A Riveting Scientific Whodunit

"The Secret of Life: Rosalind Franklin, James Watson, Francis Crick, and the Discovery of DNA’s Double Helix" By Howard Markel, M.D. ’94, Ph.D. | W.W. Norton & Company (2021)

Published in Hopkins Medicine - Spring/Summer 2022

The 1962 Nobel Prize awarded for unraveling the structure of DNA went to three men: Francis Crick, James Watson and Maurice Wilkins. For decades, however, the story of that achievement omitted the key role played by Rosalind Franklin — an X-ray crystallographer who shared a lab (and a highly fractious working relationship) with Wilkins at King’s College London.

The Secret of Life — a new book by Howard Markel ’94, Ph.D. (HS, pediatrics, 1986–1989; fellow, general pediatrics and adolescent medicine, 1989–1993) — draws on new archival work and interviews with James Watson and Franklin’s sister, Jenifer Glynn, to create a riveting scientific whodunit that spans continents and cements Franklin’s claim to greater recognition.

Crick and Watson’s work at Cambridge University’s Cavendish Physics Laboratory has long held center stage, and Cambridge’s glum weather, fierce scientific rivalries and rampant misogyny in the 1950s hang over the entire book. (Markel even ascertained the precise number of steps from Watson and Crick’s laboratory to their favorite pub: 100.)

“It’s postwar England; 1952 is the year of the Great Smog. They’re burning so much coal. It was cold and damp and most Britons were still living in a state of deprivation,” observes Markel, who is the George E. Wantz Distinguished Professor of the History of Medicine at the University of Michigan, as well as a longtime contributor to the New York Times and PBS NewsHour.

Yet a ferocious turf war between rival scientists propelled the race forward, as Franklin and Wilkins used X-rays to capture images of DNA at King’s College London.

Wilkins won a share of the Nobel Prize, but Franklin’s work proved decisive to solving the mystery. One of her images (“Photograph 51”) clearly revealed the molecule’s double helical structure. When Wilkins shared it with Watson (without Franklin’s knowledge), the Cavendish pair found a speedier path to creating a model.

Markel marvels at the ethical murkiness of how Franklin’s work was shared. “Watson didn’t steal [Photograph 51],” he says. “He was shown it. And … once the bell was rung, he couldn’t unring it.”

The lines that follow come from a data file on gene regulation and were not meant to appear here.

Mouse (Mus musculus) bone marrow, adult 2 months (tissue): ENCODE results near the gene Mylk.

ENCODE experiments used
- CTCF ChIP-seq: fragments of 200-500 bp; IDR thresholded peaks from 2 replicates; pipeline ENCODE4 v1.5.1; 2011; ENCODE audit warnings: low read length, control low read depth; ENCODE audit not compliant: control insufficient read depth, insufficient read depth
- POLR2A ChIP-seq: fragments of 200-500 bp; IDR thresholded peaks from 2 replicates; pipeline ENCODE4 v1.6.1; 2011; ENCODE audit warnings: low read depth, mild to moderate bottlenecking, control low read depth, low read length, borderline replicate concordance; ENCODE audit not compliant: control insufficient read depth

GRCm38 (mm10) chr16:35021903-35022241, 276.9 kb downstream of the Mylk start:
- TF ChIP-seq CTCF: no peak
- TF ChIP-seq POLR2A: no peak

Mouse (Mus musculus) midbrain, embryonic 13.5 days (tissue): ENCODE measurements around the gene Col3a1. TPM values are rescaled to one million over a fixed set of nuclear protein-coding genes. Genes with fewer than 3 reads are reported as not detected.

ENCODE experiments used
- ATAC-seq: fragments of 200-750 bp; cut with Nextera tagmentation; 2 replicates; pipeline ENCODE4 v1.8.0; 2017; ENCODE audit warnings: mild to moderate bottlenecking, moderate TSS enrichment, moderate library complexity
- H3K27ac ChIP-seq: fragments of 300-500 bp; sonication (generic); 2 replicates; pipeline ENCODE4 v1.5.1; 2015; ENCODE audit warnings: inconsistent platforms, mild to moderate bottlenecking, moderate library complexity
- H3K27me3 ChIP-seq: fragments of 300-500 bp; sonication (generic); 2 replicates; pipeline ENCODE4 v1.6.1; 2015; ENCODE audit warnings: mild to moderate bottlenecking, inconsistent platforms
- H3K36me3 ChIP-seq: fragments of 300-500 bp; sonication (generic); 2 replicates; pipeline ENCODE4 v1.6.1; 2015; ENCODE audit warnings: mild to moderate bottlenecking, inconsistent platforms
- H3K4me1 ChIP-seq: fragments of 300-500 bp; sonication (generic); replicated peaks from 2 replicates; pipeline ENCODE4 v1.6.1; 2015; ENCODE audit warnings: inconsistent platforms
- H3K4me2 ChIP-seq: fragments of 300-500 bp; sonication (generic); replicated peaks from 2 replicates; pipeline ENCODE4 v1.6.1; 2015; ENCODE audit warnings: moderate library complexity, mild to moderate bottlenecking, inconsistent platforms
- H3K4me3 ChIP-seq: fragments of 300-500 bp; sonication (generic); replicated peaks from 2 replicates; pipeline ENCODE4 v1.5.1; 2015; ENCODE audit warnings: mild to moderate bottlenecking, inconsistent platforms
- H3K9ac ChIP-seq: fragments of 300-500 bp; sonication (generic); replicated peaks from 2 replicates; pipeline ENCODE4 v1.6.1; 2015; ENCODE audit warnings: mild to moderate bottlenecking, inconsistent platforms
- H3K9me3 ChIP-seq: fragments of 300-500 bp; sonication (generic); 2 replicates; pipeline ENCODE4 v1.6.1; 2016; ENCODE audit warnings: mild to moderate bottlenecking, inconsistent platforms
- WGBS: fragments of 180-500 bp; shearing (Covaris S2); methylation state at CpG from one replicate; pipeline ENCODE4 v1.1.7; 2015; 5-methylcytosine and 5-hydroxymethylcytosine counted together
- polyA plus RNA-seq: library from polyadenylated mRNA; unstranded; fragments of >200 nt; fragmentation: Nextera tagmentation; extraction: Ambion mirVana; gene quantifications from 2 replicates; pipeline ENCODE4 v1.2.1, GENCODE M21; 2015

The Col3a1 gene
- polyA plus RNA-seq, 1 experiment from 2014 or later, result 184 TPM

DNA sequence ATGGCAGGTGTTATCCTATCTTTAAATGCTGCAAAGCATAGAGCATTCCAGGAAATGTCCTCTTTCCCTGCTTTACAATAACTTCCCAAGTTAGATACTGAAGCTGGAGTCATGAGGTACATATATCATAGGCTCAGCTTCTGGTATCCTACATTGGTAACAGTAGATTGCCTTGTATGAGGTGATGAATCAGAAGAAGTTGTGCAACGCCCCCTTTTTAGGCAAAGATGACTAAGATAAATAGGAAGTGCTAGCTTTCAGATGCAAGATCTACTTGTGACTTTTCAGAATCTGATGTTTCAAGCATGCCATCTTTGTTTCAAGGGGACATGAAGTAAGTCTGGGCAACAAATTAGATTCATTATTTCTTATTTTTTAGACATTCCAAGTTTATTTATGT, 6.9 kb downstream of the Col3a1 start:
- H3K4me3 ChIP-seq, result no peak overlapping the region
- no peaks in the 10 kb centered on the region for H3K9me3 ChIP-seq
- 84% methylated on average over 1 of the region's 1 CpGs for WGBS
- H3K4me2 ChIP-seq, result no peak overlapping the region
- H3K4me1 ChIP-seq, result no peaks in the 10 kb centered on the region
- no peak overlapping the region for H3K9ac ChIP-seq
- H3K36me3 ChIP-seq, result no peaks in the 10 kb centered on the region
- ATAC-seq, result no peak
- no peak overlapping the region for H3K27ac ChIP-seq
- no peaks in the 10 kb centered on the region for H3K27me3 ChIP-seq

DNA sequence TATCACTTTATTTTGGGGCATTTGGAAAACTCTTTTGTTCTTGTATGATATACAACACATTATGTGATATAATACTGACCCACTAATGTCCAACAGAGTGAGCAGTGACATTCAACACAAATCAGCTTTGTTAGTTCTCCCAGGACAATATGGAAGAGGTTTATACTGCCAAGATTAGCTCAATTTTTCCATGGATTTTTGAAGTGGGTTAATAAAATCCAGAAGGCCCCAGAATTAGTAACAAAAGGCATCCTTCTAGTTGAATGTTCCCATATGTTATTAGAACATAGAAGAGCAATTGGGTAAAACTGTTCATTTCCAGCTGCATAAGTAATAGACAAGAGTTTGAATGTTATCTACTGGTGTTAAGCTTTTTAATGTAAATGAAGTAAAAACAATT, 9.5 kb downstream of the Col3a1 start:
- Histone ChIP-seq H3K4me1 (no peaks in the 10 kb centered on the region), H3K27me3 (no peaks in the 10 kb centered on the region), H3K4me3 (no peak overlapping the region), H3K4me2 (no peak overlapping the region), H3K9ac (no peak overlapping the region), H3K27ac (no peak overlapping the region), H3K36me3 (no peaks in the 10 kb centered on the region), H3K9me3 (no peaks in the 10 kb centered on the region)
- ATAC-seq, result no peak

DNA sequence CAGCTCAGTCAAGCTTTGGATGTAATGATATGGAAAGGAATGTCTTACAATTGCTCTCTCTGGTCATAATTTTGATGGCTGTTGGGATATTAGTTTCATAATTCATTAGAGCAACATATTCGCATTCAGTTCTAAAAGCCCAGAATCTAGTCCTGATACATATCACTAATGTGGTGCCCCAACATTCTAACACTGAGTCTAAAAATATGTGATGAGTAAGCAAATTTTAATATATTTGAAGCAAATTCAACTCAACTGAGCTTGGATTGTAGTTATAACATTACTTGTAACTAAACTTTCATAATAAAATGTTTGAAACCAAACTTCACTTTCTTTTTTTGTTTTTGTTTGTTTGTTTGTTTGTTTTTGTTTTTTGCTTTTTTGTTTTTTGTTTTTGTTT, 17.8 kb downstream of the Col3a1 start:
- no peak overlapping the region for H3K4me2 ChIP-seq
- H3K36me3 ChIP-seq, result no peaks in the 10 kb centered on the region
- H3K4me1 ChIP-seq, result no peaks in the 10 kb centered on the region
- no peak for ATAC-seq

Markel’s sharply drawn portrait of Franklin as a Jewish woman scientist excelling in a time and place where prejudices ran fast and deep is deeply evocative. Franklin’s brilliance and focus often were perceived as uncollegial — and even hostile. And her inability to gladly suffer fools stuck with Watson, who never forgot or forgave Franklin’s curt bemused dismissal of an early and erroneous Crick and Watson model.

Markel recalls that gentle nudges from his daughters were part of the decision to write The Secret of Life. “They said, ‘Dad, why don’t you write about Rosalind Franklin? Because she really got badly treated,’ Markel recalls. “And I’d say, ‘Well, I don’t know what happened. I will have to check it out in the archives.’”

One of Markel’s most startling finds came when he obtained rare access to the Nobel Prize archives. Though Franklin’s untimely death in 1958 meant that she could not receive an award given only to living scientists, Markel excavated a startling contemporary assessment from a prize judge for the 1962 award.

“One of the referees said, ‘Had Rosalind Franklin been alive, she would have had claim to this [prize],’” says Markel. “And I think that’s about as good as you can get.”

The Secret of Life is evidence that greatness in scientific endeavor often is achieved by very imperfect people. “We are all flawed,” Markel says. “That’s the human condition. In a world where so many behave badly, it’s a miracle that anybody discovers anything — or writes something great. That’s the truly rare event.”